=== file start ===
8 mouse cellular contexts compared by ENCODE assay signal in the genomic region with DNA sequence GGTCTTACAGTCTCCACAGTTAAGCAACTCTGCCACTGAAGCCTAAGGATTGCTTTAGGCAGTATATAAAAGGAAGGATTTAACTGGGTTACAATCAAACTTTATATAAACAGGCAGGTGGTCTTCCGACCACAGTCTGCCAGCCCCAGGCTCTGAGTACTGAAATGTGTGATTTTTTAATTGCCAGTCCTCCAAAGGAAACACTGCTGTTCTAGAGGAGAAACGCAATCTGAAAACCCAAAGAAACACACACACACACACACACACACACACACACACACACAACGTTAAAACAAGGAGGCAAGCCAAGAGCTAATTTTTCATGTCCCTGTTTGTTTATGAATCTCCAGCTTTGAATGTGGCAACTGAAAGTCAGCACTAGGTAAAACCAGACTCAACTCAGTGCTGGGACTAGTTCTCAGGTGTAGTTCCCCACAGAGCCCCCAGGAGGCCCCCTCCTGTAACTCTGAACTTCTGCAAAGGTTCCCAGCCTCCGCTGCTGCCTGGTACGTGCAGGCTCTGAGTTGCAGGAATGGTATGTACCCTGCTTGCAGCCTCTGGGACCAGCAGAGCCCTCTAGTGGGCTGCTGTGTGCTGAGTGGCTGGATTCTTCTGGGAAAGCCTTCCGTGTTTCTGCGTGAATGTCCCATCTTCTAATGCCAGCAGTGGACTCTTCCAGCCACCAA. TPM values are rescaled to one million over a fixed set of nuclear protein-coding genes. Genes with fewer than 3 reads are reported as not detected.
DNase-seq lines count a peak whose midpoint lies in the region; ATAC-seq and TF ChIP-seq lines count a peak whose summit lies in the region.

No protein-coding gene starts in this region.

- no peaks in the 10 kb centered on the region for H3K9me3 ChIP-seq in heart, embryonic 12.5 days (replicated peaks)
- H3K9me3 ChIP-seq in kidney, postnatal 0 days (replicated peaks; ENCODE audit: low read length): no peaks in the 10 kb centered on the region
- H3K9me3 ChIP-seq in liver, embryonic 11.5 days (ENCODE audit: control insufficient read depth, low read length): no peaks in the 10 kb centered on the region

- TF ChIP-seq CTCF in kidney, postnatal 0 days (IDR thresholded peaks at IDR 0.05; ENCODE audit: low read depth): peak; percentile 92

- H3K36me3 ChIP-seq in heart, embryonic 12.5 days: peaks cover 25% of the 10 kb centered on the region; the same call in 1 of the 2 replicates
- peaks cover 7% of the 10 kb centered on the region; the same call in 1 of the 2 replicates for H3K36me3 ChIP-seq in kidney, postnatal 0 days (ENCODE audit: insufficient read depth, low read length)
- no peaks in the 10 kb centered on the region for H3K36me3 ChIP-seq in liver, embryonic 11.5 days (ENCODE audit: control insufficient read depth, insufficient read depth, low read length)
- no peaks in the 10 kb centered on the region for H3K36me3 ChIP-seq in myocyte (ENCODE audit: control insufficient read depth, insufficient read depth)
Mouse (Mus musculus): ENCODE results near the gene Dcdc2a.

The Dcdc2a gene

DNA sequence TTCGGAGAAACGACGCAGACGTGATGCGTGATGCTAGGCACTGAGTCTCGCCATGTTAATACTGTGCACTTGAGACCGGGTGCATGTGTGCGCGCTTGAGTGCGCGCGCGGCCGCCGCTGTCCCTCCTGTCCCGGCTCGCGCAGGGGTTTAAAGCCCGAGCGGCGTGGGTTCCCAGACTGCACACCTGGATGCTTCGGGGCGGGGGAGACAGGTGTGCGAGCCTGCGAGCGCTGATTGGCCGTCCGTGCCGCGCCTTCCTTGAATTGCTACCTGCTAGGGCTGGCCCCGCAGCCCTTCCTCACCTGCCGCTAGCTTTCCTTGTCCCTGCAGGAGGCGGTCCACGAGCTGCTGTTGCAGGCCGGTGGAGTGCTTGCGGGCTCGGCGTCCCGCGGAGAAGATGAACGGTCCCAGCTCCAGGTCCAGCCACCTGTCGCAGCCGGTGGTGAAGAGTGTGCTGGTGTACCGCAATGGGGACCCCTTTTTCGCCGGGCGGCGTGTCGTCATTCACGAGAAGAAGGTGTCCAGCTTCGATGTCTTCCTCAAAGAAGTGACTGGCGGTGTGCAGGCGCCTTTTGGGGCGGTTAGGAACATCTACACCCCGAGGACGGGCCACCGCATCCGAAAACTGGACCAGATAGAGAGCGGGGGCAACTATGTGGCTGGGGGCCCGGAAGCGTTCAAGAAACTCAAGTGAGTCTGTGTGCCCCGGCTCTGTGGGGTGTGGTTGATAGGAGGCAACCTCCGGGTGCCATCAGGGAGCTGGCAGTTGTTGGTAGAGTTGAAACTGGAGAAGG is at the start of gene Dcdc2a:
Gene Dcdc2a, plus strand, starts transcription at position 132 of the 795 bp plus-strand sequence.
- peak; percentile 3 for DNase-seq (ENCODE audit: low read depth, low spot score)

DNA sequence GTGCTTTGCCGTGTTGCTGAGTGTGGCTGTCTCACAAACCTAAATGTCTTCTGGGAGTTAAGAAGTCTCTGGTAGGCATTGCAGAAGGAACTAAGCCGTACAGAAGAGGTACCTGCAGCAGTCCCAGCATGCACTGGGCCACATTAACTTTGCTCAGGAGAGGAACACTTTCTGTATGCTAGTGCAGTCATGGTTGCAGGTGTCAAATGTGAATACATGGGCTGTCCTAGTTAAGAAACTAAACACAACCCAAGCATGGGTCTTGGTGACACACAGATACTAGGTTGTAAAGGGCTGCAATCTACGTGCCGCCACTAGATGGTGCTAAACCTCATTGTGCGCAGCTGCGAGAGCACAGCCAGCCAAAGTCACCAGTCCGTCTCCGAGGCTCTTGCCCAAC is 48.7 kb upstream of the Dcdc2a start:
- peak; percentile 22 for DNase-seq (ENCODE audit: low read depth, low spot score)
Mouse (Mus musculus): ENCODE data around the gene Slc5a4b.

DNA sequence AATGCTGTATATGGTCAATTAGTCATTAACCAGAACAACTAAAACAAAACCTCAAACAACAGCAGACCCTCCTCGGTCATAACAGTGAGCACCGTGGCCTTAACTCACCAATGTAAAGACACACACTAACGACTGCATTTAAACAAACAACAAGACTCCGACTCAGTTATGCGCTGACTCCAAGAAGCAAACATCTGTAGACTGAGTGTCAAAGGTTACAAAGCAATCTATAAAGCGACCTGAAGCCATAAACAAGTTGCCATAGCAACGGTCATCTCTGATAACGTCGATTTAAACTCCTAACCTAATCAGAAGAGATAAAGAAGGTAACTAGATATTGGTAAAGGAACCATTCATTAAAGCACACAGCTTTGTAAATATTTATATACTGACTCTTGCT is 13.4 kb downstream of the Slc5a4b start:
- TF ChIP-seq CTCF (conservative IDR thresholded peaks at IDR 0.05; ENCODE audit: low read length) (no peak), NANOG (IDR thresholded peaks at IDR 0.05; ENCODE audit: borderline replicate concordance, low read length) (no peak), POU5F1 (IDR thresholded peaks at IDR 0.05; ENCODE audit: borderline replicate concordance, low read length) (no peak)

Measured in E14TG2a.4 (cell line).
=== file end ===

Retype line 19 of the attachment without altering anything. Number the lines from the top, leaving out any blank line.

Mouse (Mus musculus): ENCODE data around the gene Slc5a4b.